I think part of the challenge is that there are (at least) two different but related meanings for the word Camino, as applied to a pilgrimage route to Santiago.

One is the physical route that thousands or millions have trod upon on the way to Santiago de Compostela. When I did my first Camino in 1989, there was one such route that was known and regularly walked. Now there are many, in a network of supported routes that stretches across Europe. That, I think, is the meaning being used by the wise person you are paraphrasing. When people speak of "the Camino", they are often using the word in this sense.

But we we also use the word "Camino" to discuss our personal (potentially transformative) journeys to Santiago de Compostela. If someone walks from their home in Poland, I certainly wouldn't say that their Camino begins when they reach a recognized and oft trodden route. It begins when they step out of their door. This is the sense of "Camino" that I think is most often meant when people say "It's my Camino" or "Remember, it is your Camino." But it is worth remembering that even these personal journeys are always shared. What we do on these journeys affects others. What they do (or have done) affects us.
 
There are numbers of tailormade alternatives to participate in, both biketours, mountain walks and other excursions with a high degree of comfort and facilitation. We should of course cheer and support those alternatives.

Why? I'm 100% indifferent to those alternatives.

I have always had my own internal issue with the term "we all walk our own caminos/my camino". I do believe Camino is a collective experience in many ways.

The "walk our own camino" phrase never really bothered me until the last year or so. I think does apply when someone is walk someone else's camino (ie pushing themselves too hard, fretting about not being fast enough, trying to catch up with everyone, adhering to stages because that's what a guidebook said).

As of late, though, I've noticed that phrase being tossed around as a form of entitlement...just a sense.
 
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I think part of the challenge is that there are (at least) two different but related meanings for the word Camino, as applied to a pilgrimage route to Santiago.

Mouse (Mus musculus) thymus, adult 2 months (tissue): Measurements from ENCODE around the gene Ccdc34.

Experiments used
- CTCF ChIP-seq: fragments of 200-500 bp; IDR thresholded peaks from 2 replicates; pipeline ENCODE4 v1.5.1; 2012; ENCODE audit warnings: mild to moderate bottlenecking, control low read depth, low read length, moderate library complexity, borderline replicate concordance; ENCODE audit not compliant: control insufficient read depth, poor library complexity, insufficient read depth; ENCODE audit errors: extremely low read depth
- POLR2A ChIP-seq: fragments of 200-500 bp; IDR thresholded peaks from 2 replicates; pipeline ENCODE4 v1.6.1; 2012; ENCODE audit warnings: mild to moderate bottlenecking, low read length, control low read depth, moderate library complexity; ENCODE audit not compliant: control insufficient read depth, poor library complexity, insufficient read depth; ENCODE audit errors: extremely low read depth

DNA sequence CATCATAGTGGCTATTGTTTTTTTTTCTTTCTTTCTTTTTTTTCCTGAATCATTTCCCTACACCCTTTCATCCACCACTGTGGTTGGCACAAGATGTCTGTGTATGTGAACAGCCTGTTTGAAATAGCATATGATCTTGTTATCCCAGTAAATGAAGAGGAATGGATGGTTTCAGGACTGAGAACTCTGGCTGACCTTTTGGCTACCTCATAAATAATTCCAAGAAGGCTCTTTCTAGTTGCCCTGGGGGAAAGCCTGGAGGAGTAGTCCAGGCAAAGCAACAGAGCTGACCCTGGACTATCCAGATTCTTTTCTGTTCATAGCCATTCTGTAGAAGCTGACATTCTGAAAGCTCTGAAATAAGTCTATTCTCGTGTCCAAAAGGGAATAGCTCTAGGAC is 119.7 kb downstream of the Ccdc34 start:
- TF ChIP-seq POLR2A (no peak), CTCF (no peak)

One is the physical route that thousands or millions have trod upon on the way to Santiago de Compostela. When I did my first Camino in 1989, there was one such route that was known and regularly walked. Now there are many, in a network of supported routes that stretches across Europe. That, I think, is the meaning being used by the wise person you are paraphrasing. When people speak of "the Camino", they are often using the word in this sense.

But we we also use the word "Camino" to discuss our personal (potentially transformative) journeys to Santiago de Compostela. If someone walks from their home in Poland, I certainly wouldn't say that their Camino begins when they reach a recognized and oft trodden route. It begins when they step out of their door. This is the sense of "Camino" that I think is most often meant when people say "It's my Camino" or "Remember, it is your Camino." But it is worth remembering that even these personal journeys are always shared. What we do on these journeys affects others. What they do (or have done) affects us.
I agree there is a collective energy that can be felt and experienced on the camino. In my mind your wisdom and years of experience and your (and just a few others) unique perspective of camino based on your expanse of years from your first camino until today gives us all valuable insight that even my 12 years of pilgrimage pale in comparison. To be clear I am not denigrating or comparing my(or any other pilgrim's experience to yours), I am only saying you bring valuable insight based on time that is so interesting and insightful for me. You have given me even a little more to think about. Thanks.
 
Why? I'm 100% indifferent to those alternatives.



The "walk our own camino" phrase never really bothered me until the last year or so. I think does apply when someone is walk someone else's camino (ie pushing themselves too hard, fretting about not being fast enough, trying to catch up with everyone, adhering to stages because that's what a guidebook said).

As of late, though, I've noticed that phrase being tossed around as a form of entitlement...just a sense.
I was just a little confused by your statement of being indifferent. I think you are agreeing with me, correct?